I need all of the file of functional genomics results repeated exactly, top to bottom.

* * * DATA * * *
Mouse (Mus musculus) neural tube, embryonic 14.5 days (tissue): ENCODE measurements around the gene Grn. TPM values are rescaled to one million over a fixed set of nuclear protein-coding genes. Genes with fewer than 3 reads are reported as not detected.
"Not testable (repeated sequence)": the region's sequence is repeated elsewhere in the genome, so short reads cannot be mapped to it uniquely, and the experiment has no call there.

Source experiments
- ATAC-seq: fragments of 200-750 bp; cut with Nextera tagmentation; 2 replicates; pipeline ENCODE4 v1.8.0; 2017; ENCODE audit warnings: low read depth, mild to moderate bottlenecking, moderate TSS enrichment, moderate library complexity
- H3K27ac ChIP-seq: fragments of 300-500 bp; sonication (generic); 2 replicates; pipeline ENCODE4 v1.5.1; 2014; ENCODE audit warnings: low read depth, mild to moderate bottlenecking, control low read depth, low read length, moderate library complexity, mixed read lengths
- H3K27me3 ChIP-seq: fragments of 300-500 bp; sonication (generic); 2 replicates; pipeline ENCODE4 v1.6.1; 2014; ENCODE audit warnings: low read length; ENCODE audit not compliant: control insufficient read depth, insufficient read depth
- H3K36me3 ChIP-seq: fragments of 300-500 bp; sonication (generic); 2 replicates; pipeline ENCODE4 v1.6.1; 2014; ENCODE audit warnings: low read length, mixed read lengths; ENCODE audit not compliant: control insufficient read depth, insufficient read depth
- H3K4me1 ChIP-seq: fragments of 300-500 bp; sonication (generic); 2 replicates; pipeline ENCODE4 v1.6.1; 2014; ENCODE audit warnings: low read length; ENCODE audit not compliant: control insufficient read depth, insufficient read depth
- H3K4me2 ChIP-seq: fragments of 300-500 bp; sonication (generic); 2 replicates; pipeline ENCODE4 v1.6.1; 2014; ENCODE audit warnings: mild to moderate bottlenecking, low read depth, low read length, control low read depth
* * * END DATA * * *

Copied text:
Mouse (Mus musculus) neural tube, embryonic 14.5 days (tissue): ENCODE measurements around the gene Grn. TPM values are rescaled to one million over a fixed set of nuclear protein-coding genes. Genes with fewer than 3 reads are reported as not detected.
"Not testable (repeated sequence)": the region's sequence is repeated elsewhere in the genome, so short reads cannot be mapped to it uniquely, and the experiment has no call there.

Source experiments
- ATAC-seq: fragments of 200-750 bp; cut with Nextera tagmentation; 2 replicates; pipeline ENCODE4 v1.8.0; 2017; ENCODE audit warnings: low read depth, mild to moderate bottlenecking, moderate TSS enrichment, moderate library complexity
- H3K27ac ChIP-seq: fragments of 300-500 bp; sonication (generic); 2 replicates; pipeline ENCODE4 v1.5.1; 2014; ENCODE audit warnings: low read depth, mild to moderate bottlenecking, control low read depth, low read length, moderate library complexity, mixed read lengths
- H3K27me3 ChIP-seq: fragments of 300-500 bp; sonication (generic); 2 replicates; pipeline ENCODE4 v1.6.1; 2014; ENCODE audit warnings: low read length; ENCODE audit not compliant: control insufficient read depth, insufficient read depth
- H3K36me3 ChIP-seq: fragments of 300-500 bp; sonication (generic); 2 replicates; pipeline ENCODE4 v1.6.1; 2014; ENCODE audit warnings: low read length, mixed read lengths; ENCODE audit not compliant: control insufficient read depth, insufficient read depth
- H3K4me1 ChIP-seq: fragments of 300-500 bp; sonication (generic); 2 replicates; pipeline ENCODE4 v1.6.1; 2014; ENCODE audit warnings: low read length; ENCODE audit not compliant: control insufficient read depth, insufficient read depth
- H3K4me2 ChIP-seq: fragments of 300-500 bp; sonication (generic); 2 replicates; pipeline ENCODE4 v1.6.1; 2014; ENCODE audit warnings: mild to moderate bottlenecking, low read depth, low read length, control low read depth